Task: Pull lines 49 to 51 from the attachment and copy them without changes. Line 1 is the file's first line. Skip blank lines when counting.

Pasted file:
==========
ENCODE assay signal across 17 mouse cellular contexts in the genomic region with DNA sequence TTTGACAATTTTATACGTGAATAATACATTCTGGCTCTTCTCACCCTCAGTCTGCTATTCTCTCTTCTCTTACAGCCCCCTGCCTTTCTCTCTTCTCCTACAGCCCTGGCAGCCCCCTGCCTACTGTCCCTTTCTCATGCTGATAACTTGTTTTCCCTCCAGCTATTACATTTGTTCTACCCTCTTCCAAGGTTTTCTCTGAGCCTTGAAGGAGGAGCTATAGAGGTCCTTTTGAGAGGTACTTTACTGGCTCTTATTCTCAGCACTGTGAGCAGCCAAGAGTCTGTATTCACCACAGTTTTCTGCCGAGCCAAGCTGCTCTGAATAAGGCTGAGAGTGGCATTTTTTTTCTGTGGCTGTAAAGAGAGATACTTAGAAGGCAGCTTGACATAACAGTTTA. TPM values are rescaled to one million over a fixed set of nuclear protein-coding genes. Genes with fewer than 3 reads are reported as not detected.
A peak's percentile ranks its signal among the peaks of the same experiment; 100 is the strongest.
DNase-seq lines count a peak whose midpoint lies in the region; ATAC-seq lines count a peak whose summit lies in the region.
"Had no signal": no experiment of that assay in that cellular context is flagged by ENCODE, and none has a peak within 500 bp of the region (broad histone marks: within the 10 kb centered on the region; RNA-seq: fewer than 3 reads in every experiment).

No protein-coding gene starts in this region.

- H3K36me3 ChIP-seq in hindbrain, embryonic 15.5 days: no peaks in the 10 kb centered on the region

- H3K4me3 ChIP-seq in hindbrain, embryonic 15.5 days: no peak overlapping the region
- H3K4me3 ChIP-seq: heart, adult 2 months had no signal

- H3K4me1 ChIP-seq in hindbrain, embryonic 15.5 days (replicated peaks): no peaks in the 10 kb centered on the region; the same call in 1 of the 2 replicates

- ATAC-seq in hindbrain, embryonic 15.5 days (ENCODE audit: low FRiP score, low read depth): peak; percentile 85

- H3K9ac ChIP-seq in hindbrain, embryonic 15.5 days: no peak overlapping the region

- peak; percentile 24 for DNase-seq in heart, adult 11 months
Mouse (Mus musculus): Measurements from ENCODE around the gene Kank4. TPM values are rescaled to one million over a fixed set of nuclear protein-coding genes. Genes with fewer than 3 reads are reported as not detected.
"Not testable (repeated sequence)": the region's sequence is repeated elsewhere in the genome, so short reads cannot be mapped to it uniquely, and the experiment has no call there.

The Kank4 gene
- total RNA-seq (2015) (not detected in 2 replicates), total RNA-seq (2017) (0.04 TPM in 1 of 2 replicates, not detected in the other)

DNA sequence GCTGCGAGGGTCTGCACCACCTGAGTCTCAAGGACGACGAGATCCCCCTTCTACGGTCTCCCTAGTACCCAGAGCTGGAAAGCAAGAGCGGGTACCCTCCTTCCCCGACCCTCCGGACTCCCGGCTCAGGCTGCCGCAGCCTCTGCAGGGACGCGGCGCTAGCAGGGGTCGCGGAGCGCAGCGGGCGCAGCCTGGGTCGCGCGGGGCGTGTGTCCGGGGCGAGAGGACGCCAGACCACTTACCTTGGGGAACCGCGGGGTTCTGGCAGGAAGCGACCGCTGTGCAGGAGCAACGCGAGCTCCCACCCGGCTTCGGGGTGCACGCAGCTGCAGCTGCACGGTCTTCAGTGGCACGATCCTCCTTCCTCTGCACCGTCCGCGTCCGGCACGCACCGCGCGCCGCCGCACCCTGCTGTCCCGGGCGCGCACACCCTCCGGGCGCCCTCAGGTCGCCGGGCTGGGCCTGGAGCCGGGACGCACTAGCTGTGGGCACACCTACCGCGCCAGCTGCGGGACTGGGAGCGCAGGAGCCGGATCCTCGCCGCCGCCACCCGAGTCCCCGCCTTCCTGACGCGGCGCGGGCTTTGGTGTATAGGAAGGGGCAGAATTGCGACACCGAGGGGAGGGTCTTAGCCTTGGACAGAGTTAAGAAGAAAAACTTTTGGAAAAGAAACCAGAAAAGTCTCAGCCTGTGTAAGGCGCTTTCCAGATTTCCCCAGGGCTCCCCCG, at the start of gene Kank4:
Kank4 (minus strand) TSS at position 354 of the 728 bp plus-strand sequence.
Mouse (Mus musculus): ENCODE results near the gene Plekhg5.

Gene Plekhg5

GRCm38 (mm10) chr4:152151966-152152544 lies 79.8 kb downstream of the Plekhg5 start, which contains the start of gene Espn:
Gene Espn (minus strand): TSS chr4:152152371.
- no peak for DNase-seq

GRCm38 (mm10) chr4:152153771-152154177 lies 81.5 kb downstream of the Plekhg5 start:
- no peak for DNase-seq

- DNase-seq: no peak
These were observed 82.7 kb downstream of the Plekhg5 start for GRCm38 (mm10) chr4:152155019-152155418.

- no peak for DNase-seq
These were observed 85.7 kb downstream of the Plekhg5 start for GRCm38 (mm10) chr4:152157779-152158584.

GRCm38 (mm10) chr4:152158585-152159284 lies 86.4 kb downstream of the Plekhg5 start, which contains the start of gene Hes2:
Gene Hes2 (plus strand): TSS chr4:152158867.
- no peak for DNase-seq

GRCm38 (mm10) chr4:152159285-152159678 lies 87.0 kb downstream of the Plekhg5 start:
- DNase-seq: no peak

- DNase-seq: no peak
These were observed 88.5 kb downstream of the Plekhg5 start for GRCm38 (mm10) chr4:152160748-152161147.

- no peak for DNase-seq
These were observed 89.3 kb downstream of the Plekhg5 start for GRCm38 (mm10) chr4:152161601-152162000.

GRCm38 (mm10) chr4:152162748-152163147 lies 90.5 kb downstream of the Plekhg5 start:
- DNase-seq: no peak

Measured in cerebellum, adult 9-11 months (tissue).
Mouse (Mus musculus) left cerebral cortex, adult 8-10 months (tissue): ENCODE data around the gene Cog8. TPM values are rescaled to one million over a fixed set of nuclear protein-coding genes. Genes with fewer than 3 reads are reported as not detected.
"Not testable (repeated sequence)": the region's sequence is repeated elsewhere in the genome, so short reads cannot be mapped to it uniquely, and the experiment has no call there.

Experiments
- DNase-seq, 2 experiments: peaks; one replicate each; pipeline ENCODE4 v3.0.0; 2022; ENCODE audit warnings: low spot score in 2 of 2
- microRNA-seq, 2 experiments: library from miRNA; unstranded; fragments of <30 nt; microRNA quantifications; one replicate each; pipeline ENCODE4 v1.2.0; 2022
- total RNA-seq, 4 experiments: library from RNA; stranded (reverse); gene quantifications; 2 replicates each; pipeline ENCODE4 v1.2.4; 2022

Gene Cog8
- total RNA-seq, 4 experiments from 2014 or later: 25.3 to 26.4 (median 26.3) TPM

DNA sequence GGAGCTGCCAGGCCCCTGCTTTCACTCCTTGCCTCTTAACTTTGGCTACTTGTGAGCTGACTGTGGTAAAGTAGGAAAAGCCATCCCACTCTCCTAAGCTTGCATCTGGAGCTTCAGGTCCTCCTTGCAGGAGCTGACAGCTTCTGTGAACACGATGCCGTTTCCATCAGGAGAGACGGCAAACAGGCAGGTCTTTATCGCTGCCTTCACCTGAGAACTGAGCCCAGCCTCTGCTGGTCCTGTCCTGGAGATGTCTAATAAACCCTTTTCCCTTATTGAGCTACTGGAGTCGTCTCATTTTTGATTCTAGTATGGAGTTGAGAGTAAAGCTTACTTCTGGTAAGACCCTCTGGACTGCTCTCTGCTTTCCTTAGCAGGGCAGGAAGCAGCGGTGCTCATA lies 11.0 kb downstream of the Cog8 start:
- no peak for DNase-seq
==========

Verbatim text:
- total RNA-seq, 4 experiments from 2014 or later: 25.3 to 26.4 (median 26.3) TPM

DNA sequence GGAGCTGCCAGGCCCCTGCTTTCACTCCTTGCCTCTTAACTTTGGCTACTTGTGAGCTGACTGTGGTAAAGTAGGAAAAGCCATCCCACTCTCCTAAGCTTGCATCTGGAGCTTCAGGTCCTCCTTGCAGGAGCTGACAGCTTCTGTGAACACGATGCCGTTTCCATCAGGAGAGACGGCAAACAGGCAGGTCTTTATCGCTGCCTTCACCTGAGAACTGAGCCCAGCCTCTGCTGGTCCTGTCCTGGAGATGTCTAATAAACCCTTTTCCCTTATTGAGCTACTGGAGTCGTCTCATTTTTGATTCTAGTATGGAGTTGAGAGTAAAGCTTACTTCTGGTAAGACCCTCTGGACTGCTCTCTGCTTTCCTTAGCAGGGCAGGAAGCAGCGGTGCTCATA lies 11.0 kb downstream of the Cog8 start:
- no peak for DNase-seq